* The Serial class (as well as other classes inheriting from Stream, like EthernetClient, SoftwareSerial, Wire and more) now contains functions for parsing incoming data, based on the TextFinder library by Michael Margolis. They include find() and findUntil() to search for data, parseInt() and parseFloat() for converting incoming characters into numeric values, and readBytes() and readBytesUntil() for reading multiple bytes into a buffer. They use a timeout that can be set with the new setTimeout().

Well this is interesting. The ability to parse incoming serial data will make using that nefarious GSM shield easier…

* The SoftwareSerial class has been reimplemented, using the code originally written for the NewSoftSerial library by Mikal Hart. This allows for multiple simultaneous instances, although only one can receive at a time.

One less library to worry about…

* Support has been added for printing strings stored in flash (program memory) rather than RAM. Wrap double-quoted strings in F() to indicate that they should be stored in flash, e.g. Serial.print(F("hello world")).

This should help us use memory more efficiently…

* The String class has been reimplemented as well, by Paul Stoffregen. This new version is more memory-efficient and robust. Some functions which previously returned new string instances (e.g. trim() and toUpperCase()) have been changed to instead modify strings in place.  * Support for DHCP and DNS has been added to the Ethernet library, thanks to integration by Adrian McEwen. Most classes in the Ethernet library have been renamed to add a "Ethernet" prefix and avoid conflicts with other networking libraries. In particular, "Client" is now "EthernetClient", "Server" is "EthernetServer", and "UDP" is "EthernetUDP". A new IPAddress class makes it easier to manipulate those values.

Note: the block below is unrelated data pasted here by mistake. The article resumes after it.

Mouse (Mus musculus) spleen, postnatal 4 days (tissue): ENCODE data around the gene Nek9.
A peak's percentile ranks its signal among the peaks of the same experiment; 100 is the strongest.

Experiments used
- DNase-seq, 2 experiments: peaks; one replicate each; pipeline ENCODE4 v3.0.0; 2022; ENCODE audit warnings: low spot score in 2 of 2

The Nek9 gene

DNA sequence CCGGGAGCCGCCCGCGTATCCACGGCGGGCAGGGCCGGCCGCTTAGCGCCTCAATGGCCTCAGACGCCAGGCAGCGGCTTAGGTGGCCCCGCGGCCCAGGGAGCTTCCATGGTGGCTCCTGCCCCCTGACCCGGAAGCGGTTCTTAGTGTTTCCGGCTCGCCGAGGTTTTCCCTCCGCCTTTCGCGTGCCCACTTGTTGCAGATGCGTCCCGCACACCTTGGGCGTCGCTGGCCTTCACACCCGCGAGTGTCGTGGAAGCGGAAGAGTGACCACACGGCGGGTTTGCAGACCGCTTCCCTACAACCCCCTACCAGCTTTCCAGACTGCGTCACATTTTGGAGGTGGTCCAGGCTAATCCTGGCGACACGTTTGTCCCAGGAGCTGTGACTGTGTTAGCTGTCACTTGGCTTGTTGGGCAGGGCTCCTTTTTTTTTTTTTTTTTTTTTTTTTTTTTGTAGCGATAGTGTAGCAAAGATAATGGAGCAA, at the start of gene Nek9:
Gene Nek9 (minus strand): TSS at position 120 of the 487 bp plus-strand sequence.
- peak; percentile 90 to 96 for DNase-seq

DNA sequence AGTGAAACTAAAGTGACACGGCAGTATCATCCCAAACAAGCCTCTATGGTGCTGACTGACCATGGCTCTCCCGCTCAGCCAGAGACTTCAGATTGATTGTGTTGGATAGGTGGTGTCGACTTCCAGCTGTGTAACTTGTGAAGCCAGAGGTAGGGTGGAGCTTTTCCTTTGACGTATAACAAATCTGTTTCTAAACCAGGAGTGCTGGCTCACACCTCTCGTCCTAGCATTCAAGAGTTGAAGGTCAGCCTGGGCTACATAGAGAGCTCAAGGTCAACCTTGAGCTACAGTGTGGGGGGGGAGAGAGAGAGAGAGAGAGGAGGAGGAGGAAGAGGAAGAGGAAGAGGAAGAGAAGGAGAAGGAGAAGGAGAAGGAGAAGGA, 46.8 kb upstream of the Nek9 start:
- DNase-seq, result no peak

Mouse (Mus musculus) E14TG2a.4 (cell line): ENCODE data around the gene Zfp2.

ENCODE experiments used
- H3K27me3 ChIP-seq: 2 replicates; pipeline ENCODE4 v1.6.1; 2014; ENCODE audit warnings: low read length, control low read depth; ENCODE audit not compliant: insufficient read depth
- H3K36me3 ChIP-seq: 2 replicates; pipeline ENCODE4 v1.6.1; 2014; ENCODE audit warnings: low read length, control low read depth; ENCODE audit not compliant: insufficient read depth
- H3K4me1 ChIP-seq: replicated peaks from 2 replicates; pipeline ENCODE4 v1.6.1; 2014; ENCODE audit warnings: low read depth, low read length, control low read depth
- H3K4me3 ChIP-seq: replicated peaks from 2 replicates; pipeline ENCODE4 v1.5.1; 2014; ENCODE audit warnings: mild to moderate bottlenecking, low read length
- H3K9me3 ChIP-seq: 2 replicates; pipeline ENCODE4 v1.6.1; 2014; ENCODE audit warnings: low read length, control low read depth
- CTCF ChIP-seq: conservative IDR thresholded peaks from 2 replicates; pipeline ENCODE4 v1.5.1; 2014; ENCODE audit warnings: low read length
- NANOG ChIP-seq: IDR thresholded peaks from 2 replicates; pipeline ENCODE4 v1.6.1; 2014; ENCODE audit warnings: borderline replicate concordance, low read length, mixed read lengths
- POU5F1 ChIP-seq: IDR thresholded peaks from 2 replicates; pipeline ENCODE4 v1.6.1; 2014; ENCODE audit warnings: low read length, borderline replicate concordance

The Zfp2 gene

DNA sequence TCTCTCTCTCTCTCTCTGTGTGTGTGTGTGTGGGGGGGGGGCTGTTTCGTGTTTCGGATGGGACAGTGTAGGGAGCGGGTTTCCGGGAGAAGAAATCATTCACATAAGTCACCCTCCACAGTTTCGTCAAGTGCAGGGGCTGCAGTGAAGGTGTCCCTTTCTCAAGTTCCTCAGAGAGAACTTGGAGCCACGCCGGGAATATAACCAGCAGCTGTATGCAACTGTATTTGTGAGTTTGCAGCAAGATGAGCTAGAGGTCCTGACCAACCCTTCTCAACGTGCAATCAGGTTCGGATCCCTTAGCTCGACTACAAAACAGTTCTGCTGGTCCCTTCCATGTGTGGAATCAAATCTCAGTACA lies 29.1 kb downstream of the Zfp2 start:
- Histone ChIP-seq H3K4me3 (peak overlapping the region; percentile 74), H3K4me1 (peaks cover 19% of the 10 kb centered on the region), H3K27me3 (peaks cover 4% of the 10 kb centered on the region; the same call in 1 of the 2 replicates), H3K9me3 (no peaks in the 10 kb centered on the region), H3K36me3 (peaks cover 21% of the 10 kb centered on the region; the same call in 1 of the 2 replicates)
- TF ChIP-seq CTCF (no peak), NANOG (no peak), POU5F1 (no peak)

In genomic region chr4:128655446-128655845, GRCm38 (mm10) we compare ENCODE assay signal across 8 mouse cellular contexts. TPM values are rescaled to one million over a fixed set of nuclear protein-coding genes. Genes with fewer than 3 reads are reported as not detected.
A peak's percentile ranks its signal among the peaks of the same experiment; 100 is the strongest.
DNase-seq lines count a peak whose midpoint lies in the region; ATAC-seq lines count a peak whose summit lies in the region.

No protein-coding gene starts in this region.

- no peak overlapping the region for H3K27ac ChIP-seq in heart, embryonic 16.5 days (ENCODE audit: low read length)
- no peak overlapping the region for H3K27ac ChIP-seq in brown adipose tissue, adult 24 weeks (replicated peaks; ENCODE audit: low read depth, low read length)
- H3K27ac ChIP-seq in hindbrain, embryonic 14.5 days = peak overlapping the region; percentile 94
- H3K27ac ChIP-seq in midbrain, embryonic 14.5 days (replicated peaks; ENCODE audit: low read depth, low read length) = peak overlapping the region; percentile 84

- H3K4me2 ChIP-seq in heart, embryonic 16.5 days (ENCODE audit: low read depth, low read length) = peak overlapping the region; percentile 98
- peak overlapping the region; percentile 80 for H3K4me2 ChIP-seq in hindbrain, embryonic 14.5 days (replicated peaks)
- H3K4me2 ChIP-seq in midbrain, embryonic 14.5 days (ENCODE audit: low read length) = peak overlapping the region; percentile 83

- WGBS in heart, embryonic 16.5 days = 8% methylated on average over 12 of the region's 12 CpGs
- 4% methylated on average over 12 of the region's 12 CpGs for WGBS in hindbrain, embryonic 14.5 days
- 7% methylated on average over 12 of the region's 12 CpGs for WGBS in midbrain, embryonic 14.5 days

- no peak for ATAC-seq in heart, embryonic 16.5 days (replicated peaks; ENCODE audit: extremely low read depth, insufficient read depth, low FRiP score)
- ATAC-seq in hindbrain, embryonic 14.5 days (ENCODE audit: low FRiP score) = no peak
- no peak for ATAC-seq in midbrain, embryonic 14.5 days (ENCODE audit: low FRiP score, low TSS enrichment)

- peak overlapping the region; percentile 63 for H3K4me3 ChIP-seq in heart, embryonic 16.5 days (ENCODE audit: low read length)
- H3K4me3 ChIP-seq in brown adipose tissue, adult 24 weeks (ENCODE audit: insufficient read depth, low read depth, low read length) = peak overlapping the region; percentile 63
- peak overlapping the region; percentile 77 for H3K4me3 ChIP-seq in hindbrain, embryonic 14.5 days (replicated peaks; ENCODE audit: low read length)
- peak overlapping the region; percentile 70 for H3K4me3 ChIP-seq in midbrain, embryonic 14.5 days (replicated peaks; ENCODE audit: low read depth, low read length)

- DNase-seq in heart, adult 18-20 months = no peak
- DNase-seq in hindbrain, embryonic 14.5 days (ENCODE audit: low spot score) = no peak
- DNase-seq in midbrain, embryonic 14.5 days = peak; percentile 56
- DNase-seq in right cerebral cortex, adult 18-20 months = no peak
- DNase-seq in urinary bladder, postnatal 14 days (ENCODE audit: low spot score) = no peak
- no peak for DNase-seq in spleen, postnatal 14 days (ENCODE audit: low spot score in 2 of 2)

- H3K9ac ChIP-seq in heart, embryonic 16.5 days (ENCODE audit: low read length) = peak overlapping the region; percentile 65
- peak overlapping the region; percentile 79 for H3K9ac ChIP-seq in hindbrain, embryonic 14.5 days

Frankly I’m not a genius when it comes to the Internet area, however clearer naming is a plus :)

* The UDP API has been changed to be more similar to other libraries. Outgoing packets are now constructed using calls to the standard write(), print(), and println() functions – bracketed by beginPacket() and endPacket(). The parsePacket() function checks for and parses an incoming packet, which can then be read using available(), read(), and peek(). The remoteIP() and remotePort() functions provide information about the packet’s origin. (Again, thanks to Adrian McEwen for the implementation.)  * The Wire library has also been modified to use the standard read() and write() functions instead of send() and receive(). You can also use print() and println() for outgoing data.

Looks like another mental note to make when working with I2C and v1.0

* The SD library now supports multiple simultaneous open files. It also provides the isDirectory(), openNextFile(), and rewindDirectory() functions for iterating through all the files in a directory. (Thanks to Limor Fried.)

Well this is a win, now multiple forms of data can be logged into separate files.

As mentioned at the start, this is an initial review and by all means not complete. Feel free to leave your comments or notes for others to review as well, and as always if you find any errors please let us know.

For now the new IDE is a juncture in the Arduino evolution that is welcome. For new sketches and development in general there wouldn’t be any reason not to use it, and you can happily run several versions of the IDE on a single computer. However at this time there wouldn’t be any reason not to convert older sketches to the new v1.0 standard.

 

 

If you have any suggestions with regards to our next article, leave a comment below and we’ll look into it. Furthermore, don’t be shy in pointing out errors or places that could use improvement. Why not follow us on twitterGoogle+ and facebook to keep up with new articles, news and other items of interest. Article by John Boxall for Little Bird Electronics. 

 

Otherwise, have fun, stay safe, be good to each other – and make something!